Alan: “It’s really hot out.” So I am not the only one getting predictable. I didn’t even ask you for an example.
Lizy: So just like we saw in newbie lesson 16 with the word “frío” meaning “cold”, we use the verb “hacer” in the third person singular and an adjective to create a weather expression.
Alan: Good review point but this time, we are using “calor” which means both “hot” as an adjective and “heat” as a noun.
Lizy: But this is another example. Once again, not all phrases lend themselves to direct translation. Literally the expression we translate “it makes heat” but we recognize it as an idiomatic expression and interpret it as “it’s hot out.”
Alan: So let’s see about “sol”.
Lizy: “Hace mucho sol”.
Alan: “It’s really sunny.” Now the “sol” as a noun is the “sun” but when we use it as an adjective like we see in this example, it means “sunny.”
Lizy: Yes and there is another adjective that means “sunny” which is “soleado” but we will look at that in the future lesson. For now, let’s remember that “sol” can mean “sun” as well as “sunny” and that it uses “hace” in a weather expression plus “I love going to the beach when it’s sunny out.”
Alan: Who doesn’t?
Lizy: “Me gusta la playa”.
Alan: “The beach is pleasing to me” or “I like the beach.” So we can see that the word “playa” means “beach.” We can also mean “coastline” in a more general sense.
Lizy: Another word associated with a noun “playa” is the adjective “playero” which also means “beach.” For example, “a día playero” is “a beach day.”
Alan: Okay, this brings us to the last vocabulary word today which is “bronceado”.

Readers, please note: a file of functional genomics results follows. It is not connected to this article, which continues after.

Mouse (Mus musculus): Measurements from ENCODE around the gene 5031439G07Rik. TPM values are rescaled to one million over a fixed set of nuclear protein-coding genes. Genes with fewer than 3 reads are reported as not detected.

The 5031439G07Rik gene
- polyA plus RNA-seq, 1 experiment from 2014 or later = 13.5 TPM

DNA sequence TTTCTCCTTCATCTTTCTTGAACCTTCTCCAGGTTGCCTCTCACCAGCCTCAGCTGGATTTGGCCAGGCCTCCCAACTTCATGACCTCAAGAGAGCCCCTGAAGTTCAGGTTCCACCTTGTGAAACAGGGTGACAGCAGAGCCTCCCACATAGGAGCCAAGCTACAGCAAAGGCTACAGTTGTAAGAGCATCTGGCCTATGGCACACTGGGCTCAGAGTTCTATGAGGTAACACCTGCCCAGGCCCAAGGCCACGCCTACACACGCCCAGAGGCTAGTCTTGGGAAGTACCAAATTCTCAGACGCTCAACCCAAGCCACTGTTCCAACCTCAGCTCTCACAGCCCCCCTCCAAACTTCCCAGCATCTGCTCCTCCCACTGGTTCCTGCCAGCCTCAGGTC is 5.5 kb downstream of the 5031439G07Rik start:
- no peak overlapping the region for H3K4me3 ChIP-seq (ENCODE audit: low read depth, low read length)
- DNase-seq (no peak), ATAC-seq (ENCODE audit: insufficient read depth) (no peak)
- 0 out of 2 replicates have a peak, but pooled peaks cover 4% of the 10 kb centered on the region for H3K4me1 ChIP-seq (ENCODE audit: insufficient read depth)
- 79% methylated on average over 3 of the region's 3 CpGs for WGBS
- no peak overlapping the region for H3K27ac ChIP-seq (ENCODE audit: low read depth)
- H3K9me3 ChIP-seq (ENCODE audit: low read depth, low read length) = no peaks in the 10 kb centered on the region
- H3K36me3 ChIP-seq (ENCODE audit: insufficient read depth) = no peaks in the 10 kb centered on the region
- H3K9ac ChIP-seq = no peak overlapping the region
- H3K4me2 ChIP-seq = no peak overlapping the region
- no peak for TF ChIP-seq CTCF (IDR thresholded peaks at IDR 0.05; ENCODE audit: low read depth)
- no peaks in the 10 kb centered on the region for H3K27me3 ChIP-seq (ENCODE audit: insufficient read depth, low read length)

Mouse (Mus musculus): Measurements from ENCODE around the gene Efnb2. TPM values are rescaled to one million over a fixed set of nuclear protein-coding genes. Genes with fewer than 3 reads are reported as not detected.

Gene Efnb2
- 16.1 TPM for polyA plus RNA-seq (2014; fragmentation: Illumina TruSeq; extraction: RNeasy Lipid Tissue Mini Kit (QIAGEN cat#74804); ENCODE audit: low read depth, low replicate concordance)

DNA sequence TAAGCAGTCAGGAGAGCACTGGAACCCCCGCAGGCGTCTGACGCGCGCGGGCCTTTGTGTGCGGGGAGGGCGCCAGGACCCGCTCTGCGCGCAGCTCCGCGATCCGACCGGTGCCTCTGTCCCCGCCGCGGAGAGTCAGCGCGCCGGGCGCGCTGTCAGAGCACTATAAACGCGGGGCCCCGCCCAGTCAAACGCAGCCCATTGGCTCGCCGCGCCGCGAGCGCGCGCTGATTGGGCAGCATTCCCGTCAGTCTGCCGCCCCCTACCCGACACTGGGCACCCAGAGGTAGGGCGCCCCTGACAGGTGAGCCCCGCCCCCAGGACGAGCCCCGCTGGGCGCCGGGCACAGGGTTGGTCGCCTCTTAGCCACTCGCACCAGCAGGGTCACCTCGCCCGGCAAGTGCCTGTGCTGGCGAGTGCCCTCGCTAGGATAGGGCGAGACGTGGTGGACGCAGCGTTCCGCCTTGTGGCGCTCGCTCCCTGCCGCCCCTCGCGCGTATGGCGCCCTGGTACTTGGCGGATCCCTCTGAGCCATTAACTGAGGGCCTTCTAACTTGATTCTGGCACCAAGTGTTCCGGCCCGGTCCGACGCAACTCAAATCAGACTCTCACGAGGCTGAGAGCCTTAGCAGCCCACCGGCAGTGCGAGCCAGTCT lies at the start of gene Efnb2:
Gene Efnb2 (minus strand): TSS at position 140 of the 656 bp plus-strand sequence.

Alan: Lizy, how about one more example?
Lizy: “Estamos bronceados”.
Alan: “We are tanned.” The word “bronceado” can be an adjective in which case it means “tanned” or it can be a past participle in which case it means “tan”. You can see that the meanings do not change all that much.
Lizy: In “bronceado” you can see the word “bronce” which means “bronze.” That may be a good way to help you remember its meaning.

Lesson focus

Alan: You love your roots. So students, in our last lesson, we looked at cold weather expressions with the verb “hacer”. Today we are going to build on that knowledge and look at hot weather expressions with the verb “hacer”. Lizy, where did we see this in the conversation?
Lizy: “¡Caramba! ¡Hace calor!”
Alan: “Wow, it’s hot out.” So we can see that “¡hace calor!” means “it’s hot out.”
Lizy: See the pattern audience. This follows the same pattern that we looked in newbie lesson 15 with “hace frío” which means “it’s cold out.”
Alan: And if we were to translate the phrase “¡hace calor!” literally it would mean “it makes heat” and again notice that “calor” means both “heat” and “hot” but the phrase “¡hace calor!” is what we call idiomatic.
Lizy: You know we use the word “idiomatic” a lot. Why don’t we define it for people just in case?
Alan: That’s right. That’s a good idea. So “idiomatic” means that the meaning of the phrase cannot be understood by adding together the meaning of the words in it. It has to be understood as a whole. We happen to have another one I think from our conversation.
Lizy: “Hace mucho sol”.
Alan: That’s right. “It’s really sunny”, again literally this would mean “it makes a lot of sun” but idiomatically it means, “it’s really sunny” or “it’s very sunny.” Now you can see that if you want to say “it’s really sunny” or “it’s really hot”, you simply add “mucho” before the adjective. So then Lizy, how would you say “it’s really hot”?
Lizy: “Hace mucho calor”.
Alan: “It’s really hot.” “Hace mucho calor”. Guys it’s as easy as that. Weather expressions can be a little tricky but once you learn to recognize the set phrases that they use, they really aren’t that difficult at all. So you know, weather is a common conversation starter.
Lizy: I think this will help our audience meet some new people.
Alan: That’s the point.
Lizy: They can also check out Iberian 16, Peruvian 16 and Costa Rican 16 to see how these same things are expressed in those regions.
Alan: And with the varied weather all of those places have, it’s really going to be a good cross reference.
Lizy: True.


Alan: So until next time friends.
Lizy: Chao, chao, chao.


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Dialogue - Bilingual